Updated Canadian breast cancer guidelines recommend biennial screening

Canadian women at average breast cancer risk should undergo biennial or triennial screening and make decisions based on individual values, according to new guidelines set by the Canadian Task Force on Preventive Health Care (CTFPHC). 

The task force on May 30 released its updated guidance on breast cancer screening, which recommends that women between the ages of 40 to 49 not be systematically screened for the disease with mammography but rather make their screening decisions based on informed discussions with their primary care provider. The guidelines differ slightly from the the recent U.S. Preventive Services Task Force (USPSTF) breast cancer screening guidelines, which recommended biennial screening, and do not support supplemental screening in women with dense breasts or with a family history of breast cancer.

“The risk-benefit in this category does not align with patient preferences and values, but we feel it’s very important that once that information is received, if people want access, it should be there,” said Kate Miller, MD, from McMaster University in Hamilton, Ontario, Canada. Miller is a member of the task force. 

In February 2023, the CTFPHC decided that the 2018 guidelines needed updating. The group consists of six family physicians, four specialists, and two nurse practitioners; this recommendation update also involved a working group of a medical oncologist, a radiation oncologist, a surgical oncologist, a radiologist, and three patient partners. CTFPHC reviewed evidence from literature searches, systematic reviews, other data, and modeling and placed them into a decision framework. 

For women ages 40 to 49, the group reported that “the majority” may weigh screening harms as being greater than the benefits. Miller noted that there is variability in patient values and preferences, as well as a lack of data from racially and ethnically diverse populations. 

The research used to update the guidance suggested that women at age 40 do not experience a significant decrease in breast cancer mortality compared with women at age 50. Additionally, it suggested that younger women may be more at risk of undergoing unnecessary additional testing, such as biopsy. 

The updated guidelines recommend that women between 50 and 74 undergo screening every two to three years. Miller said that a “large majority” of these women believe the benefits of screening outweigh the harms. However, she added that individual values should also be considered for these women.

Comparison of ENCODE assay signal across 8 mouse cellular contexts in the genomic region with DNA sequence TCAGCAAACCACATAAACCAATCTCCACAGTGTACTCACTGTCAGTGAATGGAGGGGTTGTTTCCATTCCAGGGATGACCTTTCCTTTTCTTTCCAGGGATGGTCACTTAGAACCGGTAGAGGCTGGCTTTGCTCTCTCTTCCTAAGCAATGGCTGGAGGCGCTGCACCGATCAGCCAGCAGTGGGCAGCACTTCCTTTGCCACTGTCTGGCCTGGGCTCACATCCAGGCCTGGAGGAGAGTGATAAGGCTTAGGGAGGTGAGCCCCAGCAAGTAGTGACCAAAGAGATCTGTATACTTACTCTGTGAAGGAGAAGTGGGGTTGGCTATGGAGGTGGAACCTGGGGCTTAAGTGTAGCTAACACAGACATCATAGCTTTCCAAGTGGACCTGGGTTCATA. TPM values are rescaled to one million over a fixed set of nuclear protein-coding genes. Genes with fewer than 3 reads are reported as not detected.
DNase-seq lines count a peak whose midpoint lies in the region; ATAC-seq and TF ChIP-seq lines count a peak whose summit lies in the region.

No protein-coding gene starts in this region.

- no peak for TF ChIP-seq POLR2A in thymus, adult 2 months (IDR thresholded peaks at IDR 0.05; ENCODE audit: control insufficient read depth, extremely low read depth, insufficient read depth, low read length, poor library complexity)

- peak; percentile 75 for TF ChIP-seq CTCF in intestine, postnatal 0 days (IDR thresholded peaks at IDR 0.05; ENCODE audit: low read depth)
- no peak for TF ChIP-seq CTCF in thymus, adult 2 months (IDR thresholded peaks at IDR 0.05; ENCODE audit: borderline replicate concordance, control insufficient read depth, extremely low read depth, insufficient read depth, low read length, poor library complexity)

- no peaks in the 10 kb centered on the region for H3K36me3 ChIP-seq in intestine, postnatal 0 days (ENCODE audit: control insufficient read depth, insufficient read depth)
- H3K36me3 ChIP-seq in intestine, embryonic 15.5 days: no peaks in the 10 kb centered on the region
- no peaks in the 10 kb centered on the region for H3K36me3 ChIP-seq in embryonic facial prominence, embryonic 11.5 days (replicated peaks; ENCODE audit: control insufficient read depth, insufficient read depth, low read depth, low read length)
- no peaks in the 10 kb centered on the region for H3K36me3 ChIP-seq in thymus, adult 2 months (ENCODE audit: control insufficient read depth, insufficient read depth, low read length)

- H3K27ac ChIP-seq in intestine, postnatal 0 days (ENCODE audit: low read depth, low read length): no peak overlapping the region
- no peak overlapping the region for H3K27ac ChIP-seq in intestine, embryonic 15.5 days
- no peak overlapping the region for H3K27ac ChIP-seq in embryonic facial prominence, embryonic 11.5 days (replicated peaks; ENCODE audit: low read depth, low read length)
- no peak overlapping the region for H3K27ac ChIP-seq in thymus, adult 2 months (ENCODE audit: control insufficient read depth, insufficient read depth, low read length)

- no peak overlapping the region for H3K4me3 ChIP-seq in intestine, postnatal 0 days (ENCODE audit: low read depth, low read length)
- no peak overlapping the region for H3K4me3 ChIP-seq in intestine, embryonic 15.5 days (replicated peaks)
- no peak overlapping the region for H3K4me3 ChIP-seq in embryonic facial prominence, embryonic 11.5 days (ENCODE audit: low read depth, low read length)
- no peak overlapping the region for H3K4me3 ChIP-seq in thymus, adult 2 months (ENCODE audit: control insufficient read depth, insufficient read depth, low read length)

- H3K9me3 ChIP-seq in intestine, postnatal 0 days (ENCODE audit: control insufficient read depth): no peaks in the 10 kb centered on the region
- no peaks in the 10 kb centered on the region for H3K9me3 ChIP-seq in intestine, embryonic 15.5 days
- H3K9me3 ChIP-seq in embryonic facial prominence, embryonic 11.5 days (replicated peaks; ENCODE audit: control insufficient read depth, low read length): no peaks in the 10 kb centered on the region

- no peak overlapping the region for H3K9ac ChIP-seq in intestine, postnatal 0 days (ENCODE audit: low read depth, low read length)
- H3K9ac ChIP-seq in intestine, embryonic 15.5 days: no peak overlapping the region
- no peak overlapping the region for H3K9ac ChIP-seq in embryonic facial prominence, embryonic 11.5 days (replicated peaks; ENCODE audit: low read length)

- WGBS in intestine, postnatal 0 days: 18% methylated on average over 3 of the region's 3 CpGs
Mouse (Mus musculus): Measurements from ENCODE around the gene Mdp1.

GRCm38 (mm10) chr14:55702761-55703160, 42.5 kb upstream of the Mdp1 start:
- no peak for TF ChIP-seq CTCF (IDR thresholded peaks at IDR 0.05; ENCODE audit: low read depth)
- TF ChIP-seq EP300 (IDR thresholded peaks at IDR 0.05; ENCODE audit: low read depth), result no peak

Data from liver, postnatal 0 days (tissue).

In addition, the guidelines also recommend that women ages 75 and older at average risk should not undergo screening, citing no significant benefits. The guideline updates do not apply to women deemed to be at high risk for developing breast cancer, the task force noted. 

“Breast cancer [screening] is a personal choice, and people deserve information so they can make the right choice for them,” Miller said. “We believe that a one-size-fits-all approach is not appropriate for Canadian women particularly given our knowledge of the benefits and harms, and values and preferences.” 

The recommendation also suggests not to use MRI or ultrasound as supplementary screening tests for women with dense breasts (category C or D) and for women with a personal family history of breast cancer. Miller said the task force did not find significant evidence of the benefits of supplemental screening on patient outcomes such as stage of diagnosis or death for these women. 

Guylène Thériault, MD, co-chair of the task force, said the main message of the updated recommendation is that it is important to know the benefits and harms of breast cancer screening and that there “needs to be a discussion for women to make a decision based on their values and benefits.” 

“In my practice, I use shared decision-making tools. I see women deciding to be screened and women deciding not to,” she said. “We must ensure these choices are informed with the best quality evidence and respect each individual’s choice. I would not see myself practicing any other way.” 

Finally, the CTFPHC said it has joined groups such as the USPSTF in calling for more research and data on the impact of screening on Black women and other racially and ethnically diverse populations, and on supplemental screening for women with dense breasts or a personal family history. 

Thériault added that the task force will provide tools on its website in the coming months for everyone to use, including for women to get connected with primary care physicians. Additionally, there will be a six-week period for stakeholder and public comments. 

Page 1 of 674
Next Page